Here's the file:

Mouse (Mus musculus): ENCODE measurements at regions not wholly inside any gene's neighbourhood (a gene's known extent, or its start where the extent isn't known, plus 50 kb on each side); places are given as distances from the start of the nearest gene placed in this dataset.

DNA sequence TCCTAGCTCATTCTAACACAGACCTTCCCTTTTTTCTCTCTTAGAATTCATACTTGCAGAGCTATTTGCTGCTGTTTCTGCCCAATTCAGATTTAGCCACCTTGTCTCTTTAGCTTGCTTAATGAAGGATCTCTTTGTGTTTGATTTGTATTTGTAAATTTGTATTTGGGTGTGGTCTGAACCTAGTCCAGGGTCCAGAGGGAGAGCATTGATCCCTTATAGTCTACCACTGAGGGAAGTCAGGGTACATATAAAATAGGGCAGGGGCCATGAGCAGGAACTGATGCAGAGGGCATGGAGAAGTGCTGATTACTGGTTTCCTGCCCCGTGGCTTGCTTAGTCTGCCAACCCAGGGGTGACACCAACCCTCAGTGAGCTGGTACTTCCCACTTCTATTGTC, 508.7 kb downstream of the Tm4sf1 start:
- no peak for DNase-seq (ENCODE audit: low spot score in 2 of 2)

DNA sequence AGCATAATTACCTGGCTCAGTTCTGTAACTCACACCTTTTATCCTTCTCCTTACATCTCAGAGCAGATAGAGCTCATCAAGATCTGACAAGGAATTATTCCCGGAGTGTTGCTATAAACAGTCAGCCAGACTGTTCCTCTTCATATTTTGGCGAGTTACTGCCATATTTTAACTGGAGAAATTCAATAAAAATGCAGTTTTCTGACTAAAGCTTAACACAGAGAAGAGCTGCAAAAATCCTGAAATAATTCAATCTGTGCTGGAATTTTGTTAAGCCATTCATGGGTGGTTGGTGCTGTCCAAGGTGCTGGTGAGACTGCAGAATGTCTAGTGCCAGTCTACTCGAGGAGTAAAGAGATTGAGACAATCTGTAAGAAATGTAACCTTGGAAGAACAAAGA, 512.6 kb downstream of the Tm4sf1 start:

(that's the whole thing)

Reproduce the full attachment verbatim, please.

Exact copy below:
Mouse (Mus musculus): ENCODE measurements at regions not wholly inside any gene's neighbourhood (a gene's known extent, or its start where the extent isn't known, plus 50 kb on each side); places are given as distances from the start of the nearest gene placed in this dataset.

DNA sequence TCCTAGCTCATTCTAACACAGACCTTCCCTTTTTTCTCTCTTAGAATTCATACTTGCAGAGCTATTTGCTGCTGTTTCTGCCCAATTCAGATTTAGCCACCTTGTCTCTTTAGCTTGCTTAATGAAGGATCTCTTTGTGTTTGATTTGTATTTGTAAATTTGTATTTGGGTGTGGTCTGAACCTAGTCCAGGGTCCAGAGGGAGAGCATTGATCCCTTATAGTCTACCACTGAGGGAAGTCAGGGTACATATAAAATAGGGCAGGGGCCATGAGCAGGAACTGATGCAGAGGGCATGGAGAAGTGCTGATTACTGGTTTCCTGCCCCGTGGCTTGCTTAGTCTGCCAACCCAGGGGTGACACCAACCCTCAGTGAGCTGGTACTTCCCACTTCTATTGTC, 508.7 kb downstream of the Tm4sf1 start:
- no peak for DNase-seq (ENCODE audit: low spot score in 2 of 2)

DNA sequence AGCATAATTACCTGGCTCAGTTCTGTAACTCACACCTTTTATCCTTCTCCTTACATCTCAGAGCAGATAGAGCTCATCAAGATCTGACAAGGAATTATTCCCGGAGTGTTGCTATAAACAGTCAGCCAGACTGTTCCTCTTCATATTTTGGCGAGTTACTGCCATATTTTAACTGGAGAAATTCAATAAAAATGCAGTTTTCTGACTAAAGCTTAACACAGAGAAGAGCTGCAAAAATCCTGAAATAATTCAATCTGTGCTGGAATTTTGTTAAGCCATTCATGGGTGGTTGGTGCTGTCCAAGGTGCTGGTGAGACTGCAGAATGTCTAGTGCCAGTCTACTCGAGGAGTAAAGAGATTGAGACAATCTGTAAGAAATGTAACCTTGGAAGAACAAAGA, 512.6 kb downstream of the Tm4sf1 start: